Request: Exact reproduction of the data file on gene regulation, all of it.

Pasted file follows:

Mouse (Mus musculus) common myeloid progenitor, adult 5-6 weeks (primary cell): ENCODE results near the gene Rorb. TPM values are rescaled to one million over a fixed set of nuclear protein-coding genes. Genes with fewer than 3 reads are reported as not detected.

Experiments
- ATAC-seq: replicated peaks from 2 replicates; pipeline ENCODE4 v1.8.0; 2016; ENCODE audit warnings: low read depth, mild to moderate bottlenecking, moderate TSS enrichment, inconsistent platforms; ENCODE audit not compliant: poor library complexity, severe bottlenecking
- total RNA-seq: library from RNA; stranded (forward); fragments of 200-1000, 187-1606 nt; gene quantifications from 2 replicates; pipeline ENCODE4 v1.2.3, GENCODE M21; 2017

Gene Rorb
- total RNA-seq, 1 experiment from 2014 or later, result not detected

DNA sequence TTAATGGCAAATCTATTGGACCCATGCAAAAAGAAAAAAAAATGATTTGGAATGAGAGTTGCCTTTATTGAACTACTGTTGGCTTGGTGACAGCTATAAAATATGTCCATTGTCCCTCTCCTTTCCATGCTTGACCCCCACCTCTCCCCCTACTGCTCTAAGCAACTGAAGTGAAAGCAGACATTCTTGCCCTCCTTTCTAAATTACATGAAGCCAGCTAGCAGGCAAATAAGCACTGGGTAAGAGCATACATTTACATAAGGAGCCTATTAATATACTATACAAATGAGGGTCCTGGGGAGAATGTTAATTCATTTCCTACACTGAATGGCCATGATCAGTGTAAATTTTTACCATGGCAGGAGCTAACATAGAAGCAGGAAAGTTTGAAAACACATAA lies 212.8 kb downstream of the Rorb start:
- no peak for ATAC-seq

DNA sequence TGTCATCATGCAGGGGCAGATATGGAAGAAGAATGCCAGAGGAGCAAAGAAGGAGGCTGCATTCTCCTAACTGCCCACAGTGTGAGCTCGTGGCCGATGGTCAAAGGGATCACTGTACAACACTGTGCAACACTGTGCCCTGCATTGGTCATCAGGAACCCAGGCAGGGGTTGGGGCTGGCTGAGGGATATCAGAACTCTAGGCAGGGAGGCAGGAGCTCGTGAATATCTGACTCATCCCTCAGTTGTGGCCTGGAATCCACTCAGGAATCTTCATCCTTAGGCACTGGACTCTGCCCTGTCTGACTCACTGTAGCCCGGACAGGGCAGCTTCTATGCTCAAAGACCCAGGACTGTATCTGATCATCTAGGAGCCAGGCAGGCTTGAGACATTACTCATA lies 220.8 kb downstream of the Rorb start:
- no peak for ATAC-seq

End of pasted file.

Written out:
Mouse (Mus musculus) common myeloid progenitor, adult 5-6 weeks (primary cell): ENCODE results near the gene Rorb. TPM values are rescaled to one million over a fixed set of nuclear protein-coding genes. Genes with fewer than 3 reads are reported as not detected.

Experiments
- ATAC-seq: replicated peaks from 2 replicates; pipeline ENCODE4 v1.8.0; 2016; ENCODE audit warnings: low read depth, mild to moderate bottlenecking, moderate TSS enrichment, inconsistent platforms; ENCODE audit not compliant: poor library complexity, severe bottlenecking
- total RNA-seq: library from RNA; stranded (forward); fragments of 200-1000, 187-1606 nt; gene quantifications from 2 replicates; pipeline ENCODE4 v1.2.3, GENCODE M21; 2017

Gene Rorb
- total RNA-seq, 1 experiment from 2014 or later, result not detected

DNA sequence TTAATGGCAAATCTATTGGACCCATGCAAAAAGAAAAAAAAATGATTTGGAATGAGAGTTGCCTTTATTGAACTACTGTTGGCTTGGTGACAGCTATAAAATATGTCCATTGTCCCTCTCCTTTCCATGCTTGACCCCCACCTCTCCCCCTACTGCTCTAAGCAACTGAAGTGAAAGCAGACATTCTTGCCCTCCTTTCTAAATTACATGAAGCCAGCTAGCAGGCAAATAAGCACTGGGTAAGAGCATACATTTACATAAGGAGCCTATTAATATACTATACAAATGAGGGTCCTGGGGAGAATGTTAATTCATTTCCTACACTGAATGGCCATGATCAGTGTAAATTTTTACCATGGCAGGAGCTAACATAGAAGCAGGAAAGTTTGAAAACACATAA lies 212.8 kb downstream of the Rorb start:
- no peak for ATAC-seq

DNA sequence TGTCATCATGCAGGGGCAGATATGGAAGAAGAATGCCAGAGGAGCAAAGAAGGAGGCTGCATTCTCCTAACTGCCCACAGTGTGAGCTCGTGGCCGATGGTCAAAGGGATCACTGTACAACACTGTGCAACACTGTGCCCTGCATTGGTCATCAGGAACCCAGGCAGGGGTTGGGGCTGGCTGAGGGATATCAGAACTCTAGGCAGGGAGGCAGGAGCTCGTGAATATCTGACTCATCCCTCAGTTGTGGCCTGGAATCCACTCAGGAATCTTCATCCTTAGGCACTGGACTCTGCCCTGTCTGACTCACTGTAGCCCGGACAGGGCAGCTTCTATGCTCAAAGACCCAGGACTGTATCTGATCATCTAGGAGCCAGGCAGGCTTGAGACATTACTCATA lies 220.8 kb downstream of the Rorb start:
- no peak for ATAC-seq